Twenty20 license.

New overtime rules will hurt kids

By Fredrick M. Hess

A well-meaning push by the U.S. Department of Labor to rewrite the nation’s overtime rules could cripple the ability of mission-driven organizations to do good work. While Americans work to put bread on the table, that’s not always their only motivation. In fields ranging from community health services to after-school programs, a wealth of impassioned staff throw themselves into their work for modest pay because they are eager to make a difference.

Vital organizations depend on the goodwill and passion of young people and more than a few others who choose to work long hours coordinating tutoring programs in rural Mississippi or community heath efforts in Chicago for $30,000 a year. These may not be “typical” employees, but they are a real and crucial thread in the American tapestry.

Currently, if a salaried employee earns more than $23,660 a year, employers are not required to pay overtime — time-and-a-half — for any hours worked beyond 40 per week. The Labor Department now proposes to raise that threshold to $50,440 a year, a change expected to affect about 5 million workers. The Office of Management and Budget could approve the proposal as early as this month.

The appeal of the higher salary threshold, only the second time it would be raised since the 1970s, is self-evident. Labor Secretary Tom Perez announced it by telling the touching story of a Massachusetts discount retail store manager working long hours with no overtime pay. Yet while it’s easy to empathize, we should also consider the unintended consequences, particularly on organizations serving low-income and at-risk youth.

The nation’s 7,000 charter schools, serving 3 million students, are a good example. The best among them are mission-driven communities which rely on the generous commitment of teachers, administrators, and support. This has helped schools like KIPP and Uncommon Schools deliver eye-popping results for at-risk students even while receiving, nationally, $3,800 per pupil less than local district schools.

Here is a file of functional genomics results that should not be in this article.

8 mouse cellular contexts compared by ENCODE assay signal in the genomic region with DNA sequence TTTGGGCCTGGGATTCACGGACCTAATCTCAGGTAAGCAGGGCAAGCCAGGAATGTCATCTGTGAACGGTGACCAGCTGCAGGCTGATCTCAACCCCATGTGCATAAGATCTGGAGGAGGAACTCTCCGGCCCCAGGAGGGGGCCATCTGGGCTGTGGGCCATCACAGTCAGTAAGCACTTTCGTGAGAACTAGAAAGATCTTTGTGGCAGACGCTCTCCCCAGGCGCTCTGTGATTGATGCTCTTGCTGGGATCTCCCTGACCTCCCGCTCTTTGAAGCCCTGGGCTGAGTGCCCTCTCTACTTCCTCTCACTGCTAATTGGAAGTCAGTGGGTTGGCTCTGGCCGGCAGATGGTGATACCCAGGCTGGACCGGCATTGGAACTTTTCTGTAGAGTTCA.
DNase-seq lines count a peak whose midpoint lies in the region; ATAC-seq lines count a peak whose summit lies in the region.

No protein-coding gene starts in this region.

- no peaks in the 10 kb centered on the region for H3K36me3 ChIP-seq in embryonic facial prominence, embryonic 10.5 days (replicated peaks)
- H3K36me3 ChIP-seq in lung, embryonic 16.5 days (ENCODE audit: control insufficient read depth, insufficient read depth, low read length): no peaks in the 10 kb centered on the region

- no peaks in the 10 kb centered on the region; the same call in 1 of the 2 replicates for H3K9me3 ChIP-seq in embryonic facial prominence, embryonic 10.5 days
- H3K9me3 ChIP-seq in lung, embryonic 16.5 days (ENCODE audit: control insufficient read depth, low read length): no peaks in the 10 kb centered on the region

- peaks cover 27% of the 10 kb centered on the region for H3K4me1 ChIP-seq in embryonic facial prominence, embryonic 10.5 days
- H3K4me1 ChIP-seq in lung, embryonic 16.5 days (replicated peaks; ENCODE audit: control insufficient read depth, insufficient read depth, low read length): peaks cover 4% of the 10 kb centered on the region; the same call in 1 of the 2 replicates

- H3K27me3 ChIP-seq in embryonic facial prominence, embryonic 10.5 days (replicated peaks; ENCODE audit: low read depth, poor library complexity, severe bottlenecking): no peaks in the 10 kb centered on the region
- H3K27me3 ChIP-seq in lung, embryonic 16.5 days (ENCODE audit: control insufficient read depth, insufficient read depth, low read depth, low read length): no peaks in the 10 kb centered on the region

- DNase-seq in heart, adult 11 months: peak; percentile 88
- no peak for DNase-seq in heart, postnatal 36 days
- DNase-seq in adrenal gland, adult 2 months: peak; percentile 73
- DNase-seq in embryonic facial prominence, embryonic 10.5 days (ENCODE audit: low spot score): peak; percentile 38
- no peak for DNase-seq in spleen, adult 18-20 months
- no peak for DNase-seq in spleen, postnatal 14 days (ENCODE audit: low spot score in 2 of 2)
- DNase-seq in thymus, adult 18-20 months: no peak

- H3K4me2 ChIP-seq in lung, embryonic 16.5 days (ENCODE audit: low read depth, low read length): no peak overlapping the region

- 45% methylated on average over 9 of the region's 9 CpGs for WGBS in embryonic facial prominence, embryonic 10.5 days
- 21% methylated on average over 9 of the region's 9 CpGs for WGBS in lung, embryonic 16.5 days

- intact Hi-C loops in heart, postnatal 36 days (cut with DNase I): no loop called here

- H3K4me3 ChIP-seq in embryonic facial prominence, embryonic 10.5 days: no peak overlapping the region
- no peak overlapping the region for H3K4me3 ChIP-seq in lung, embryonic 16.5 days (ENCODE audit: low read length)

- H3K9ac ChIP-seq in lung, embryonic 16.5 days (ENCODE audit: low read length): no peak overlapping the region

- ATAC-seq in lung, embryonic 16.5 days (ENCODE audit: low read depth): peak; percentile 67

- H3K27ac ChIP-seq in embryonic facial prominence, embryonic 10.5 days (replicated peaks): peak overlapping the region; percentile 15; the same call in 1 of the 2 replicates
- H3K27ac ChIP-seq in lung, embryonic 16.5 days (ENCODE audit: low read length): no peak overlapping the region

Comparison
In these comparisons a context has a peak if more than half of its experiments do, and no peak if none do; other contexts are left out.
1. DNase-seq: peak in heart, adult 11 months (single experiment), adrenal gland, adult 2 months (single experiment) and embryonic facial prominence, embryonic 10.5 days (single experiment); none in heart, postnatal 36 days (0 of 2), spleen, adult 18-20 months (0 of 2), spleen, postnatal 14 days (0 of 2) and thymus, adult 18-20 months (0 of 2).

Teachers won’t be affected by the new rule, due to a “professional” exemption for teachers, clergy, architects, and the like. The administrative and support staff will be affected the most. The majority of charter schools operate on tight budgets, with far fewer support staff than most district schools, and the National Alliance for Public Charter Schools notes that these employees manage a wide range of tasks, from school data and regulatory compliance to school safety, building issues, and family and student communication.

These crucial duties often require urgent attention and offbeat work hours. While everyone would like to see these hard-working staffers earn more, employees of these shoestring operations know that operational flexibility and low costs are essential elements of the “business” model.

For high-performing charter schools, agility is a key to meeting student needs. These school go to great lengths to offer extended hours, go out into the community and connect with families. Because charters are stretched in terms of staff and money, the careful monitoring of time will hamper these efforts while also imposing heavy new compliance burdens.

Most charter schools will not be able to afford paying overtime under the new rule and will ask employees not to exceed 40 hours per week. For an administrator, the safest way to follow the law and keep to a tight budget is to rely on time clocks, require all support staff to arrive and depart at the same time, and minimize non-routine activities and employee choice.

While the desire to protect struggling workers is admirable, the current proposal may benefit some low-income earners at the expense of many low-income children. More broadly, it threatens to limit the ability of impassioned employees to throw themselves into the kinds of mission-driven organizations that President Obama has so often celebrated. This can’t be what the Labor Department intended. There are various possible solutions, including creating a new class of exemptions and lowering the new salary threshold. But they all require that the administration look before leaping to make these changes.

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